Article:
To pull, clean, test and reassemble the carb rack on an inline four-cylinder motorcycle takes me somewhere between two and four hours depending on the bike. I figured four cylinders is four cylinders, right? So I scheduled an evening working session with Jeff to get this carb clean started. I had haughty aspirations, as usual. I was old hat at this stuff by then, in my mind. Two hours in and I had only just got the rack free from the bike. I’d managed not to break anything, but just barely. With the whole assembly now in hand, I went against Jeff’s advice and cracked the plenum. This meant disconnecting several parts of the throttle assembly and unbolting the two halves of the plenum. Furthermore, I was determined to have all four carburetors off the bike and separated. I had new rubber for every nook and cranny of this carburetor assembly and I would not be denied. I was going to use every last piece of it. Plus, I’d just dealt with leaking o-rings in the fuel sharing passages in the CM400. They’d dried out, gone hard and made the carburetors leak something awful.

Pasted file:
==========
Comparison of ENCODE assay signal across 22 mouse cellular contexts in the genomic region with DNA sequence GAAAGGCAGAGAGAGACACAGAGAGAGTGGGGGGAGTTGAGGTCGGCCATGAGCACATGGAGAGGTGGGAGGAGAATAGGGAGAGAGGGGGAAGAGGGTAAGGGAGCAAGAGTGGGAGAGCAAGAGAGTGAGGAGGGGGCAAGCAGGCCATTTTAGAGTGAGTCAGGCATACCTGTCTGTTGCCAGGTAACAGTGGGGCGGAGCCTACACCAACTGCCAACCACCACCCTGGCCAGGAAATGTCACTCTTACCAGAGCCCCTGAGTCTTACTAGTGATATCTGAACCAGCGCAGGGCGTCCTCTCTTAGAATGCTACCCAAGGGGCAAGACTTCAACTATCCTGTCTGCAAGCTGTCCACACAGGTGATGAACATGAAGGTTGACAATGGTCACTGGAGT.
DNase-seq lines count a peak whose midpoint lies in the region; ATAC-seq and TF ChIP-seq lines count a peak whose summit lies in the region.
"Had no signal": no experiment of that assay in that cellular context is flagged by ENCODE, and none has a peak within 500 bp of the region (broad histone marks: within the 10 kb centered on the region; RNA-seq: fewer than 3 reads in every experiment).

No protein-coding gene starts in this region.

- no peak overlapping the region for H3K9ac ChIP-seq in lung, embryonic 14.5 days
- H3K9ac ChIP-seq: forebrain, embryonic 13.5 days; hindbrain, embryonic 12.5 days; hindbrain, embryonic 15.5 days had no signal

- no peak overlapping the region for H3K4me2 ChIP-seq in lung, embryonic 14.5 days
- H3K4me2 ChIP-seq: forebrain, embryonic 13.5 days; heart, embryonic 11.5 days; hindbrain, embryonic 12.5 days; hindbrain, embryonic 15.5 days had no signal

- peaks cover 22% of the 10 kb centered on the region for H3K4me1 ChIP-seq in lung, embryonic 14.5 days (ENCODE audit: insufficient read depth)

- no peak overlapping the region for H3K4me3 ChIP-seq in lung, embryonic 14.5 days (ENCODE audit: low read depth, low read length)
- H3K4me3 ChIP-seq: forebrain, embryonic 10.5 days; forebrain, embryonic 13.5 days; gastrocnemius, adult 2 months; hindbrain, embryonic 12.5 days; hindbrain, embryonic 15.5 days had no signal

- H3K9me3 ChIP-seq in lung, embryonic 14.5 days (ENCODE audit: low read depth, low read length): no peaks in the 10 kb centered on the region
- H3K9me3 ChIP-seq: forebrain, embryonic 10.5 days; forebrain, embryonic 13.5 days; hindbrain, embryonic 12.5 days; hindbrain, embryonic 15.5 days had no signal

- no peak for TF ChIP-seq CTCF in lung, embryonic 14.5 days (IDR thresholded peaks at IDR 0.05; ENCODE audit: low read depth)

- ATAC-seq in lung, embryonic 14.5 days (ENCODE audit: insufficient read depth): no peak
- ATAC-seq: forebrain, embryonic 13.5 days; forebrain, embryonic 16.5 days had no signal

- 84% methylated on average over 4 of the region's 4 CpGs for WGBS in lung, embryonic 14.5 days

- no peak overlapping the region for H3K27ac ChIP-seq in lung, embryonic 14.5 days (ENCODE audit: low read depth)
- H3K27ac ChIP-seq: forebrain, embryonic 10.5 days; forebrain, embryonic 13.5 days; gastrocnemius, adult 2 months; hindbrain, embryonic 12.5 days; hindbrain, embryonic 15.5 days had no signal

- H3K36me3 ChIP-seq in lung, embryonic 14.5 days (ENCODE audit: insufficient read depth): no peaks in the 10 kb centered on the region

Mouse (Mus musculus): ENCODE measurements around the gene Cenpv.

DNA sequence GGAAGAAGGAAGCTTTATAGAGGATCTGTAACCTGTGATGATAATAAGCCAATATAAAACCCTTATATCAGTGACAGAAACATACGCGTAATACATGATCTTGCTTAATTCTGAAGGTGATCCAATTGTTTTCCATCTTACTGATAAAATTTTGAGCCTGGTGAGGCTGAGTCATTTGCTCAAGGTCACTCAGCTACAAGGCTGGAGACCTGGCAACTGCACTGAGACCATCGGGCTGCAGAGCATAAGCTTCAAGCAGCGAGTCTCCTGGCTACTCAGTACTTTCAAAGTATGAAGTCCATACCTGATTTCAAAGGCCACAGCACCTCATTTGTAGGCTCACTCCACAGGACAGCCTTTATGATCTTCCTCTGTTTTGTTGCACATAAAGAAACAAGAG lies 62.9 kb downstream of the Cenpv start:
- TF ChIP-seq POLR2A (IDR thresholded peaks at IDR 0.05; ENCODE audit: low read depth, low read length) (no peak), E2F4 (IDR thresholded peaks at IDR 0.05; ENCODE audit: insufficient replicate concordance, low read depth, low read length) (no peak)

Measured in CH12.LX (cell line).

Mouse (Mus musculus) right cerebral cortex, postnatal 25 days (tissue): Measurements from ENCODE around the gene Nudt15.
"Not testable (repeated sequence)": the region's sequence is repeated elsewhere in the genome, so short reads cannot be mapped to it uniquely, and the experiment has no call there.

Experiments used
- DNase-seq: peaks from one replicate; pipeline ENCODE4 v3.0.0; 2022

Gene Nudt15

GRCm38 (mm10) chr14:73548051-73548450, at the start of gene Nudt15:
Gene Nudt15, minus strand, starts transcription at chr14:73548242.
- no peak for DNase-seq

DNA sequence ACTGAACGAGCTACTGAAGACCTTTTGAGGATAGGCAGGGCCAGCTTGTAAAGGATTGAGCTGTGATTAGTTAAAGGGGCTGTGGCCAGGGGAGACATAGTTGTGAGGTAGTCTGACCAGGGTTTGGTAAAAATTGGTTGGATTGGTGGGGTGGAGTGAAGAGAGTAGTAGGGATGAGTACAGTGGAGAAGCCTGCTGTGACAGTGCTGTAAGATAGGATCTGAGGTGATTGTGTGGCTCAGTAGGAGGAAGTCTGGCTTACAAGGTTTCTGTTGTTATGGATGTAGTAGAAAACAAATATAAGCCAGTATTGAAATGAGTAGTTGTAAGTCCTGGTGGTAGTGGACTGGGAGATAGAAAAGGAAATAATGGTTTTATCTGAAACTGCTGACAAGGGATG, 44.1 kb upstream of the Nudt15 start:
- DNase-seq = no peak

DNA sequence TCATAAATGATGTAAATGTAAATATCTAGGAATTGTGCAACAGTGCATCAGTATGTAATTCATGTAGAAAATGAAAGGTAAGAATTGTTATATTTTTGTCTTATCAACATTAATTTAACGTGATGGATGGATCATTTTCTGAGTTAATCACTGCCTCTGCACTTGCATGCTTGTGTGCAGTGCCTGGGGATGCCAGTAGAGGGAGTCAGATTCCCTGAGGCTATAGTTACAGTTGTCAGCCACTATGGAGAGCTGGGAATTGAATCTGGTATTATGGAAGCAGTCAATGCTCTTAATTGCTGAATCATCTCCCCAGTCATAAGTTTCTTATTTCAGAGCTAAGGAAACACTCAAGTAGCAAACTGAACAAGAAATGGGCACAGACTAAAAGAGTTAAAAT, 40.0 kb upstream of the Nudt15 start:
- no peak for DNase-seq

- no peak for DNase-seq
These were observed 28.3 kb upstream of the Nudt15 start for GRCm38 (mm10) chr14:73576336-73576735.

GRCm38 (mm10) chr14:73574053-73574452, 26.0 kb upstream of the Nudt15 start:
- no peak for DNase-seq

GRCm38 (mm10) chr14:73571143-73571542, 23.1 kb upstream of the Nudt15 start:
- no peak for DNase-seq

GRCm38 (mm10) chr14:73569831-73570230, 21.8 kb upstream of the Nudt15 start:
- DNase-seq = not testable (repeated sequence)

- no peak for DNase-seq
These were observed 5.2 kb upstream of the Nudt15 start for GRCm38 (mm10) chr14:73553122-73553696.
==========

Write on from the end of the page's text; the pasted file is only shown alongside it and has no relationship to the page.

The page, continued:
Getting the carburetors out of the GL was enough of an ordeal that I wasn’t going to do all this work just to leave old rubber between the carbs to leak and force me to haul them back out and take them apart again anyway. Four hours of work that first night and I’d only managed to free two carbs and get them through the ultrasonic cleaner. That was my soonest stopping point. it was nearly 11:00 pm. I felt like I was genuinely in the way at that point and like I’d really overstayed my welcome. Jeff and Ryan were both gracious about the whole thing, like always, but this was not the right way to do this. It wasn’t fair to them, and frankly, it wasn’t fun having to rush through the work like that.